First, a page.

1. If this is the case when considering two different forms of order imposing sanctions of differing seriousness, then in my judgment it is even more clearly the case when considering a form of order such as that made here by Mr Rosen which contains no sanction of any kind. As Mr Harty aptly put it, to apply the Mitchell guidelines to an in-time application such as in the present case would in effect erode the distinction between an ordinary order directing a timetable and an unless order, and turn every order specifying a time for taking a step into an unless order. I do not see any reason to suppose – and as I read Mitchell, there is nothing there to suggest – that this was the intention of the changes to the rules brought about by the Jackson reforms. It would run the risk that ordinary orders setting out timetables would indeed become “trip wires”, which is not the intention of the Jackson reforms: see the 18th implementation lecture by Lord Dyson MR at para 26 (cited and endorsed in Mitchell at [38]-[39]).


  1. Rather the policy, as I understand it, is one of requiring parties to take orders seriously. As Mr Harty put it, the addition of sub-paragraph (f) to the overriding objective is about respect for rules and orders: it is intended to promote a culture of compliance rather than what Andrew Smith J described in AEI as “indifference to compliance”. But making an in-time application for an extension where necessary is respecting the rules: it is recognising that unless such an application is made, the party will be in default and treating this with the seriousness that it requires. It is not the same as indifference to compliance, or non-compliance.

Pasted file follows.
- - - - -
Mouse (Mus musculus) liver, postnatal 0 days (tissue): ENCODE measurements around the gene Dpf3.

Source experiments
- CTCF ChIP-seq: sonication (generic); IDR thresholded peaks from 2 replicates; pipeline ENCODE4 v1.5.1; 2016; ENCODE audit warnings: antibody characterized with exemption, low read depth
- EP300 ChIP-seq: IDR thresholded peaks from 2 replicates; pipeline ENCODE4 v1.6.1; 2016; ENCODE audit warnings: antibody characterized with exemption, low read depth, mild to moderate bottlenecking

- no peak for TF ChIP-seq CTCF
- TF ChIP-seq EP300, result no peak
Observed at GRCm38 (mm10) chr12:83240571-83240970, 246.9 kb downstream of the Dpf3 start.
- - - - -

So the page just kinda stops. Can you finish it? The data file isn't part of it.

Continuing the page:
1. So far as practicalities are concerned, it is not difficult to see that if the Mitchell guidelines apply to in-time applications, there is a risk in every case that a request for an extension, however unobjectionable in itself, may be declined by the other party in the hope of persuading the Court to refuse an extension and thereby gain a significant advantage: see the comments of Henderson J in Smailes at the end of [54], and of Leggatt J in Summit at [53]-[54].